If you ask her mother, Karina LeBlanc has always had something to prove.
On Sunday, the Maple Ridge goaltender proved she was worthy of starting at the Olympics as she back-stopped the Canadian women’s soccer squad to an 8-0 victory over the Singapore national team in a pre-Olympic international match.
It was her first start since breaking her thumb in June, and the 16th international shut-out of her career.
In fact, the 28-year-old former Maple Ridge secondary Rambler has only allowed one goal in her last four international matches, three of them starts.
Like many on the Canadian women’s soccer team, she seems to be peaking at the right time, and hopes are high for this Olympics.
For LeBlanc, her quick reactions, strength and balance have set her apart, and have taken her to the biggest sporting stage in the world.
The Olympics have always sought to unite the world through the universality of sport, and LeBlanc discovered this common bond amongst all cultures at an early age.
When the LeBlanc family moved to Canada from the tiny Caribbean island nation of Dominica in 1988, Karina was the only black child at Fairview elementary.
“The questions were so silly,” recalls her mother Winsome, a school teacher at Laity View elementary. “How do you comb your hair? Why do you talk like that? If you wash yourself long enough, will you become white? The children didn’t mean to be rude or mean, they just didn’t know.”
At eight years old in Grade 5, LeBlanc, who had skipped a grade, was also the youngest child in her class.
That too made her different.
She became shy, and rarely left the house, Winsome recalls. She would shoo Karina and her older sister Sharma out of the house to ride their bikes around the neighbourhood, and it was on one of these rides that Karina came upon a track team practicing at Maple Ridge secondary. Shy Karina just watched, until the coach asked her if she wanted to try the high jump.
Winsome got a call asking if she could bring Karina out to Bear Creek Park in Surrey at 6:30 the next morning for a track meet.
Sure enough, Karina won first place. It was the first of many sports accolades she would win.
With sports, LeBlanc fit in. It gave her a freedom of expression that was universal.
“She just wanted to prove that she was like everybody else,” says her mother. It turned out she was better.
LeBlanc excelled at every sport, even winning B.C.’s Best Defensive Player honours for basketball with the Ramblers in 1997, all the while on the honour roll for her grades.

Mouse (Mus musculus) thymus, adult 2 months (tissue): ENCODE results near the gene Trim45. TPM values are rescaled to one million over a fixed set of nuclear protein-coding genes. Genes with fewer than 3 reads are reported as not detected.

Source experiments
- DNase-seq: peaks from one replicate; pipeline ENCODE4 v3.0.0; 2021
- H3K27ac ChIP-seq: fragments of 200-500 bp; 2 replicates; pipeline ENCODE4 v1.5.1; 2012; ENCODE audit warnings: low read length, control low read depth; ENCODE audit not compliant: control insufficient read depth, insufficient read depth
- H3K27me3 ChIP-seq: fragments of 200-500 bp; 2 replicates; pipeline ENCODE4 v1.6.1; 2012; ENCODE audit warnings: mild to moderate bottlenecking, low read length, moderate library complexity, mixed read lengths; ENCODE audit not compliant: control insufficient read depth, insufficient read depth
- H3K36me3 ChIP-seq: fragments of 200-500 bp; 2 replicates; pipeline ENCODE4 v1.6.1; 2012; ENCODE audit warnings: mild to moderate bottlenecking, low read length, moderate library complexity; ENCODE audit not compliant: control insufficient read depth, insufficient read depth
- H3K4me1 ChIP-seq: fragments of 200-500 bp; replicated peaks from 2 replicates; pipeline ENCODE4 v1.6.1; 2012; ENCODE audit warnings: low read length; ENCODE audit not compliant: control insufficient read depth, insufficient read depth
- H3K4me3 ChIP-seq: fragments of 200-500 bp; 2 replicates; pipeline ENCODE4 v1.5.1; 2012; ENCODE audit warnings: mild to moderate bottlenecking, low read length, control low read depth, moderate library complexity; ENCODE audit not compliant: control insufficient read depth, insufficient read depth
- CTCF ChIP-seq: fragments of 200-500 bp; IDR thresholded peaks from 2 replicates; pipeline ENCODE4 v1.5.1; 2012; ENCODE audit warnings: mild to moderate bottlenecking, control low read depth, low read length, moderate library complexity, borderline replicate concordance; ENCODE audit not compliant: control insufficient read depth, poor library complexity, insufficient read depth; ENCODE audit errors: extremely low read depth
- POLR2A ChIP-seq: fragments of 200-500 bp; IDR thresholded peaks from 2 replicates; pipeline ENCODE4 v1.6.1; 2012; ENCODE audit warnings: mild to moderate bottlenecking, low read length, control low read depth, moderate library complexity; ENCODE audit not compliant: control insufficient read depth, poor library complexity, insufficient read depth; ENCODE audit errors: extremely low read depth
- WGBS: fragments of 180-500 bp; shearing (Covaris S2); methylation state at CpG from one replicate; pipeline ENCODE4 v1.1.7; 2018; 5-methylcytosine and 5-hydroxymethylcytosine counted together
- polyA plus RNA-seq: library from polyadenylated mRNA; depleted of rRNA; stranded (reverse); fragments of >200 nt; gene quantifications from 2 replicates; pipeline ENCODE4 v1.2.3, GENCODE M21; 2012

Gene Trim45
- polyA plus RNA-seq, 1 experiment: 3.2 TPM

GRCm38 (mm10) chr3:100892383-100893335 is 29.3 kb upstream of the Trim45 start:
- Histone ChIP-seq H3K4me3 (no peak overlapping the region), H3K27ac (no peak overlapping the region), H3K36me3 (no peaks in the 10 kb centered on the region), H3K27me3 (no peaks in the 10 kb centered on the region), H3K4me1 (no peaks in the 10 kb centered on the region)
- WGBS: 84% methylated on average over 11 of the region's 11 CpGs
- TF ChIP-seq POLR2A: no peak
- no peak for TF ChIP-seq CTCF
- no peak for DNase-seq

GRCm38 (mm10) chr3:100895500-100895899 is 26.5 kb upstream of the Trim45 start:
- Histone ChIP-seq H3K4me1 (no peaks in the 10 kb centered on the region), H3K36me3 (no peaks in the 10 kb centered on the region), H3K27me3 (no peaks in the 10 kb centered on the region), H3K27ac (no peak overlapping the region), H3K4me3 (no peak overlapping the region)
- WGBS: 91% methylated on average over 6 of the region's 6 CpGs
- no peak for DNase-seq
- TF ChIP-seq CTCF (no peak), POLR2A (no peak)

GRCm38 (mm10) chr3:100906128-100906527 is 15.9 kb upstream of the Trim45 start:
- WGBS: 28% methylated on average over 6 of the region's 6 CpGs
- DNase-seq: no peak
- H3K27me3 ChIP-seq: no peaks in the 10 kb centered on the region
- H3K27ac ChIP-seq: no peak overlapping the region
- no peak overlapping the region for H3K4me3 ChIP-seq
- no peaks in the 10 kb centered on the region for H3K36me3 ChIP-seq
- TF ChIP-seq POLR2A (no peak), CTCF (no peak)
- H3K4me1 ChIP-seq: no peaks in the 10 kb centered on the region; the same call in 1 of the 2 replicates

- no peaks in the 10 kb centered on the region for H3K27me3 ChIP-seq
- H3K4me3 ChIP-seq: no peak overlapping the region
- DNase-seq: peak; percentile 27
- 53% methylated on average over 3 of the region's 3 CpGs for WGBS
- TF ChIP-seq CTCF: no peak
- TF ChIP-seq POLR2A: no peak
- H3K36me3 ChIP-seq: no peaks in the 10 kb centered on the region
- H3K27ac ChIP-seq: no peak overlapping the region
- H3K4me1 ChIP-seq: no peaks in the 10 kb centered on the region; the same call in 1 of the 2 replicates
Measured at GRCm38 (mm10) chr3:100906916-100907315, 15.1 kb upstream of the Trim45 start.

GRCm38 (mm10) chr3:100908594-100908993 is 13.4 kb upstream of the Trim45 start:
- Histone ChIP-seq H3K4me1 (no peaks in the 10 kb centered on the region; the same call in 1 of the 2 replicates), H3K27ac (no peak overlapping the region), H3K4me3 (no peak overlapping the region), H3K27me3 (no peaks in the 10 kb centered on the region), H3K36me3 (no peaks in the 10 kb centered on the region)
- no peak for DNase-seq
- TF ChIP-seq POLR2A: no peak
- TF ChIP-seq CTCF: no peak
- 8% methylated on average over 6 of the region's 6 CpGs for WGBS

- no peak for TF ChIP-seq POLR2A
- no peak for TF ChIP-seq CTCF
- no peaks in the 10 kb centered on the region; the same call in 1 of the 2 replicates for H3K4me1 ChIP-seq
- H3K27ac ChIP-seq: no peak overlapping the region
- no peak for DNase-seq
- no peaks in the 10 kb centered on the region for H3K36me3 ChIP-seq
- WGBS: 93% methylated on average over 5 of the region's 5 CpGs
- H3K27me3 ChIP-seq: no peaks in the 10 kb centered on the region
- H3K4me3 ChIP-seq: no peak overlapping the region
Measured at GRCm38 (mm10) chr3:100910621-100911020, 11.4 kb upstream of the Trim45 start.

Not surprisingly, LeBlanc was offered 19 full-ride scholarships to play in the U.S. at NCAA schools, and opted for the University of Nebraska Cornhuskers. In four years at the school, she played 79 games, allowing only 36 goals and compiling an impressive 67-5-3 record.
Off the pitch she earned a degree in business administration, carrying a 3.7 GPA.
These days, LeBlanc is an assistant coach with the NCAA Division 1 Rutgers University Scarlet Knights girls’ soccer team, and plays for the nearby New Jersey Wildcats. In what little spare time she has, she works as a motivational speaker, sharing her experiences and inspiring others.
However, LeBlanc might never had played in the U.S. were it not for Hurricane David.
The deadly storm struck the tiny island nation of Dominica on Aug. 29, 1979, leaving all but two buildings intact. LeBlanc’s mother, two months pregnant, waited out the Category 5 storm with the rest of the family in a cave-like depression under their neighbour’s porch.
When the winds finally died, their house, and the whole of the island, was ruined. Winsome Leblanc travelled to Atlanta, Georgia, where she stayed with family and where Karina was born six months later. Karina’s father, Vans, a bank manager in Dominica, stayed to coordinate disaster relief.
To this day, Karina carries dual citizenship with the U.S., enabling her live and work and play there.
Winsome and Vans will both be there in the stands in China, doing their best to inspire the Canadian team, ranked ninth in the world, to win gold.
“I’m a big mouth at these games,” says Winsome. “I can’t wait to cheer them on.”
The Canadian women’s soccer team opens Olympic play against Argentina on Aug. 6.